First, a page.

First question; has this horse ever been ridden in a bit before? If so, what level of training had they had?
If the horse has never had a bit on before...or if they had only ever been ridden in a snaffle before going to the hack, then I'd start with something like this
Then, when they are trained enough and ready to move up to a curb type bit, I'd go with something like one of these...
I have bits identical to these and me and my horses both really like them
This one is very similar but has a full copper mouth instead of sweet iron with copper inlays.
As for your original question about the "harshness" of the broken mouth curb bit (it's not a snaffle with shanks, for more information, you might want to read this thread Bit Information (Curb and Western type bits and hackamores)
), it's not so much that the bit is harsh if the hands are good, but the bit is just ill-designed.
I have tried a TT and, while my horse didn't have a problem with it (I can ride him in just about anything), I hated the lack
of feel that it had. There was no subtlety with it, no nuances to my cues, it was all very blunt and rigid. I can compare it to trying to put in stitches with a sharp stick and kite string. You might get the job done if you really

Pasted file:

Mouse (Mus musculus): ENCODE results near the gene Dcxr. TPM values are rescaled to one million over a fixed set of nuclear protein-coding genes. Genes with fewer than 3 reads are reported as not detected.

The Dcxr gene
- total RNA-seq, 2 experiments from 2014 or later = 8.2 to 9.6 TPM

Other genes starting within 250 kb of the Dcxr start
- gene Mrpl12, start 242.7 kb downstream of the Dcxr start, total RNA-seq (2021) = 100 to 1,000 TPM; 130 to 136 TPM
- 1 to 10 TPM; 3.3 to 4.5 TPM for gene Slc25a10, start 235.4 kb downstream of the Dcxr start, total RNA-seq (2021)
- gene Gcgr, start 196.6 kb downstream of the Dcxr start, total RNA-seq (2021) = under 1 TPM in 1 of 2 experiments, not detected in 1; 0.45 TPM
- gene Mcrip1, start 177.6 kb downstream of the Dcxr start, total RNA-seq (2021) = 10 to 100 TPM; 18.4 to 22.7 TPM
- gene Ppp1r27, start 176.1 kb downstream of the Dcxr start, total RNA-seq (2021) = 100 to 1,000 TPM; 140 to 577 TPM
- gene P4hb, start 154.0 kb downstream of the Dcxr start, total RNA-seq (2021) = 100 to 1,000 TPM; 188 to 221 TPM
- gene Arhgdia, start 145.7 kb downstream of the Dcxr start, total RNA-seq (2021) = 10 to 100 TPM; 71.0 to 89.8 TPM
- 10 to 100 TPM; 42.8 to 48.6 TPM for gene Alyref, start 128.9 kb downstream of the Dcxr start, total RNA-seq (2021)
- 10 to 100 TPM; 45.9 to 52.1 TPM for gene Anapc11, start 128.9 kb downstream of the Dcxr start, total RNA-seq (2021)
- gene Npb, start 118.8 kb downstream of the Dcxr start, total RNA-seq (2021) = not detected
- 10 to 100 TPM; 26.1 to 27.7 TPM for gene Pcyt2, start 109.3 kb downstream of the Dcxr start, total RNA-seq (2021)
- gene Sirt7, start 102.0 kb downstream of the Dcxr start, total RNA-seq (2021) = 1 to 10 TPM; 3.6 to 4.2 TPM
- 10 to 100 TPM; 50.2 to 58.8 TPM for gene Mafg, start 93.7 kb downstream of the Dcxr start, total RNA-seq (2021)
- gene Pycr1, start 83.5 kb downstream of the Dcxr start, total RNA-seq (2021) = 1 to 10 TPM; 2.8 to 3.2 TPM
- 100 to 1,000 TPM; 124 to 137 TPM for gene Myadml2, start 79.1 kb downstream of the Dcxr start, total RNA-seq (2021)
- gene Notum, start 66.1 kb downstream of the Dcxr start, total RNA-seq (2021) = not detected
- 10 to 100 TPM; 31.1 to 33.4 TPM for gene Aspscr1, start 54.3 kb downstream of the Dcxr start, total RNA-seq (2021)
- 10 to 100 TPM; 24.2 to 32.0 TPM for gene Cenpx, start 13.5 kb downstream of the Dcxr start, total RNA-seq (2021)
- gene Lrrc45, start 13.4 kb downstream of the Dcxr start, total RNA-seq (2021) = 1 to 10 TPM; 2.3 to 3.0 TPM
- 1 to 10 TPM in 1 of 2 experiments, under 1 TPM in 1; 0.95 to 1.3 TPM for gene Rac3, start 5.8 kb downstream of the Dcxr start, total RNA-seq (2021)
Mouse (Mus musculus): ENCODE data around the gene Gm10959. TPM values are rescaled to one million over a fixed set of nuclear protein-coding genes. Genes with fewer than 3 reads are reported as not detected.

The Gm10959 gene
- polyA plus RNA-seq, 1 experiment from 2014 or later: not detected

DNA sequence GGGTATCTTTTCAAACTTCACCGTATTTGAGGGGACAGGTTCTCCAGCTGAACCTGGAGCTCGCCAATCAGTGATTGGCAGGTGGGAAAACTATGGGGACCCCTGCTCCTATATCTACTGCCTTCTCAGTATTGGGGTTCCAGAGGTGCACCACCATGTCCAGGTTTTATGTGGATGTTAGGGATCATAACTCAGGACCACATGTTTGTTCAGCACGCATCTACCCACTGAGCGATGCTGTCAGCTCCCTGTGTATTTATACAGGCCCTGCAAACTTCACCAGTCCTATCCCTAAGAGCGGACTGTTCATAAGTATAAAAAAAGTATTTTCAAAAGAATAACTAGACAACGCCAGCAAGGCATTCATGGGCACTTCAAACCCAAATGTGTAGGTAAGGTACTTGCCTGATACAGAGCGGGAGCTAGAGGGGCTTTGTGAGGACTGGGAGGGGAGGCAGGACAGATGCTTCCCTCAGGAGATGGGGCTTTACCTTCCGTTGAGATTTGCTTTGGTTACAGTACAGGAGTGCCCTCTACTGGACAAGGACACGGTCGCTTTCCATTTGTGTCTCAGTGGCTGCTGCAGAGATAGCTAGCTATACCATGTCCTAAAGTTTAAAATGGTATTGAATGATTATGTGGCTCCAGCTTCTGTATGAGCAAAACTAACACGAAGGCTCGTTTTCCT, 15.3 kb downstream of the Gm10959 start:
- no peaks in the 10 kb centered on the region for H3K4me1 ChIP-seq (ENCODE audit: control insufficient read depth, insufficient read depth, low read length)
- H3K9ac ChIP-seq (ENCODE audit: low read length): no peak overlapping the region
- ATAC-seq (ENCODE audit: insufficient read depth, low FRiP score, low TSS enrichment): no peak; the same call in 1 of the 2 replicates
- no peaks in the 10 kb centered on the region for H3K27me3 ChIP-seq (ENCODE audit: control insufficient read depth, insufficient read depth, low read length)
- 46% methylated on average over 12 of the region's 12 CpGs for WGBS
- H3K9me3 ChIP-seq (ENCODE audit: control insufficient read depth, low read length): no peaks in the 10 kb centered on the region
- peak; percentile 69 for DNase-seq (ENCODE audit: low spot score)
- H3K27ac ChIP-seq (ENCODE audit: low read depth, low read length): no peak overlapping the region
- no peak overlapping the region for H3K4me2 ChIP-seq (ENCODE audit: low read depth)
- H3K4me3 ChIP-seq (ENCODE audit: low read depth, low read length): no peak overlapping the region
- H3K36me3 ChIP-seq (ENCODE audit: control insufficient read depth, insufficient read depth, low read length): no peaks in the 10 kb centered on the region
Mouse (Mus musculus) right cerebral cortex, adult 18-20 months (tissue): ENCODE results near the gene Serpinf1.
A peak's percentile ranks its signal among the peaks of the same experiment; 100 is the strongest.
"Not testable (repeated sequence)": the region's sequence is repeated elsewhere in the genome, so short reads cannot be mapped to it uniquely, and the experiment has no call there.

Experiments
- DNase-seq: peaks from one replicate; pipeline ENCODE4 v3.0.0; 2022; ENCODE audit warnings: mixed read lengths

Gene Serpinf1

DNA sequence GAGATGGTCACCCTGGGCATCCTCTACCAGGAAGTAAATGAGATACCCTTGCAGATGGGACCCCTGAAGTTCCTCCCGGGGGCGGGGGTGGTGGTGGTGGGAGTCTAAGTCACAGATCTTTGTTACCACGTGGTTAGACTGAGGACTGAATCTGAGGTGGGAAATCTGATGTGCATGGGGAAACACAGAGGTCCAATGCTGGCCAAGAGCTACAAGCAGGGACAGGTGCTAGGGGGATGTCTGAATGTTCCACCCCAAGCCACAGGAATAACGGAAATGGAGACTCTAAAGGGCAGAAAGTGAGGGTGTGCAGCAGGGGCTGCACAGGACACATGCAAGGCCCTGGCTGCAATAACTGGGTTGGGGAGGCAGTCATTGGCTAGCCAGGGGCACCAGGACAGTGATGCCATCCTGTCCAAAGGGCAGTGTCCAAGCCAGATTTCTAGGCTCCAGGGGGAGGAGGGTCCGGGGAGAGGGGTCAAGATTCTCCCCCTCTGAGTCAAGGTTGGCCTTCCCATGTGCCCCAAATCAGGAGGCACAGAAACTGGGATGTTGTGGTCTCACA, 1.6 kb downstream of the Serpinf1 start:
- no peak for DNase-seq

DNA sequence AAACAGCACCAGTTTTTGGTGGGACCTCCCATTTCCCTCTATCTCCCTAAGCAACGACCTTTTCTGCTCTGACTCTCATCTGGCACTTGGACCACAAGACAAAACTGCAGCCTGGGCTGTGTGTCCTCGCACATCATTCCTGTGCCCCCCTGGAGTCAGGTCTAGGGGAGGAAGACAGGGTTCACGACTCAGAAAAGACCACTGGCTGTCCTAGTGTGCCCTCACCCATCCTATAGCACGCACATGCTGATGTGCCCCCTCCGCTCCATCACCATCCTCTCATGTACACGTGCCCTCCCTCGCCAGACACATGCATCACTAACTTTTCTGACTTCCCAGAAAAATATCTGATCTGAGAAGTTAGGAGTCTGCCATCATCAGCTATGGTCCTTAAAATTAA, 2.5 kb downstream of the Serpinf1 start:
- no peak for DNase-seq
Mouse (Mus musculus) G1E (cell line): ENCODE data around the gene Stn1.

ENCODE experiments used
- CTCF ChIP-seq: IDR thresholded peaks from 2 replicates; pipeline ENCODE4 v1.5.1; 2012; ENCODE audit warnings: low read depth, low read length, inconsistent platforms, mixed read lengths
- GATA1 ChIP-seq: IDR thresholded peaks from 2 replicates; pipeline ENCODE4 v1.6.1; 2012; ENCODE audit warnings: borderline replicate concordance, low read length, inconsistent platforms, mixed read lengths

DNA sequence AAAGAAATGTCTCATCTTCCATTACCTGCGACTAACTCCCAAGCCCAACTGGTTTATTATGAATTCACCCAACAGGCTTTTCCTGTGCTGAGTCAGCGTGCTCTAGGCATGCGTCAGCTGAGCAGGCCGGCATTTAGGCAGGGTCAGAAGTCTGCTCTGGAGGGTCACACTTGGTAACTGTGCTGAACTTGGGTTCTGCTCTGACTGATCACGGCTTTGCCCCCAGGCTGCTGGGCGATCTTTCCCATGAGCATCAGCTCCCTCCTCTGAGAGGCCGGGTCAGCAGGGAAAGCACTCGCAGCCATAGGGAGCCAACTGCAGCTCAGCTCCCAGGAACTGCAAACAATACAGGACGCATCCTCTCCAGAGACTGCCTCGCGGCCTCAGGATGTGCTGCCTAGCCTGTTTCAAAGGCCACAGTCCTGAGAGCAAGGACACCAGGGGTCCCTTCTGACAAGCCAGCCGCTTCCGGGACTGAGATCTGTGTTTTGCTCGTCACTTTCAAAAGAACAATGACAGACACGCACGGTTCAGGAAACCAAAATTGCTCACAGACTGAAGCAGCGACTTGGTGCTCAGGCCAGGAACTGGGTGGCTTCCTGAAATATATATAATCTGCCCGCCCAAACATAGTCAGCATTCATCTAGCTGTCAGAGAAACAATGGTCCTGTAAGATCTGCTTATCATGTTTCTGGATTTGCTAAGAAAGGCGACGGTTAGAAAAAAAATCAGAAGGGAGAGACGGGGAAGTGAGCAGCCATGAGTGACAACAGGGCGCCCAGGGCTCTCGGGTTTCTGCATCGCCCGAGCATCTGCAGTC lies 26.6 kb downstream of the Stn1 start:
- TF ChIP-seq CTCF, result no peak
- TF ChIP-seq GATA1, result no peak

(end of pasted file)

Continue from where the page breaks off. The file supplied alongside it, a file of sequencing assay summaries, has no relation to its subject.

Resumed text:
know what you're doing, but it won't be pretty.
I greatly value the amount of feel my horses have and I expect a great deal from them. While the bits that I generally use aren't those big, expensive, custom jobs that some do, I make sure that the mechanics of my bits are suitable to the horses that I ride and the goals that I set for them.
This is strictly a personal preference, but I thoroughly dislike bits that have shanks and a broken "snaffle" mouth, just because I don't like the feel of them. I much prefer a good ported curb, either solid or with a barrel. I like being able to pick up one
rein to fine tune a movement without the entire bit collapsing on the horse's face.